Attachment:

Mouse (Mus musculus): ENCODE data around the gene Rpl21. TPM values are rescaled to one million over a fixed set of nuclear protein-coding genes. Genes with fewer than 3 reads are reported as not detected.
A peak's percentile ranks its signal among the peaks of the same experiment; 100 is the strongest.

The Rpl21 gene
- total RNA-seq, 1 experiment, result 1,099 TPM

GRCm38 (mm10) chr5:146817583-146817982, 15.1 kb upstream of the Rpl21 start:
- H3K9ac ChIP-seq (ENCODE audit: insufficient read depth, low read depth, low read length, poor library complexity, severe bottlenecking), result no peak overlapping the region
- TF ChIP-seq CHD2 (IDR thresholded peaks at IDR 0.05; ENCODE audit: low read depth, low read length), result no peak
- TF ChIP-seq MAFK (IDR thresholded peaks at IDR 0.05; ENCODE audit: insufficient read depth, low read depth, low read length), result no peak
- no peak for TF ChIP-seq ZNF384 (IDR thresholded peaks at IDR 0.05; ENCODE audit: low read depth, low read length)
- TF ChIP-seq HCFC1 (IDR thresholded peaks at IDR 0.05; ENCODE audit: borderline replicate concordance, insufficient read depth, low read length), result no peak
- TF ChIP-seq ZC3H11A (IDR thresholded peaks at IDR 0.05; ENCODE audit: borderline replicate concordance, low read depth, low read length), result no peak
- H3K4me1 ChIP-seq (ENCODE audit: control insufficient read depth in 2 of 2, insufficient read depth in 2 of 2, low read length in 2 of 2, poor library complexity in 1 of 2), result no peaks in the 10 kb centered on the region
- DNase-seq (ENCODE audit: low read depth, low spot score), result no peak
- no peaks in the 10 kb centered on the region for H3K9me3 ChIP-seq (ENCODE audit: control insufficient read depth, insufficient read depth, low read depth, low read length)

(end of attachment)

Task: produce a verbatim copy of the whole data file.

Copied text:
Mouse (Mus musculus): ENCODE data around the gene Rpl21. TPM values are rescaled to one million over a fixed set of nuclear protein-coding genes. Genes with fewer than 3 reads are reported as not detected.
A peak's percentile ranks its signal among the peaks of the same experiment; 100 is the strongest.

The Rpl21 gene
- total RNA-seq, 1 experiment, result 1,099 TPM

GRCm38 (mm10) chr5:146817583-146817982, 15.1 kb upstream of the Rpl21 start:
- H3K9ac ChIP-seq (ENCODE audit: insufficient read depth, low read depth, low read length, poor library complexity, severe bottlenecking), result no peak overlapping the region
- TF ChIP-seq CHD2 (IDR thresholded peaks at IDR 0.05; ENCODE audit: low read depth, low read length), result no peak
- TF ChIP-seq MAFK (IDR thresholded peaks at IDR 0.05; ENCODE audit: insufficient read depth, low read depth, low read length), result no peak
- no peak for TF ChIP-seq ZNF384 (IDR thresholded peaks at IDR 0.05; ENCODE audit: low read depth, low read length)
- TF ChIP-seq HCFC1 (IDR thresholded peaks at IDR 0.05; ENCODE audit: borderline replicate concordance, insufficient read depth, low read length), result no peak
- TF ChIP-seq ZC3H11A (IDR thresholded peaks at IDR 0.05; ENCODE audit: borderline replicate concordance, low read depth, low read length), result no peak
- H3K4me1 ChIP-seq (ENCODE audit: control insufficient read depth in 2 of 2, insufficient read depth in 2 of 2, low read length in 2 of 2, poor library complexity in 1 of 2), result no peaks in the 10 kb centered on the region
- DNase-seq (ENCODE audit: low read depth, low spot score), result no peak
- no peaks in the 10 kb centered on the region for H3K9me3 ChIP-seq (ENCODE audit: control insufficient read depth, insufficient read depth, low read depth, low read length)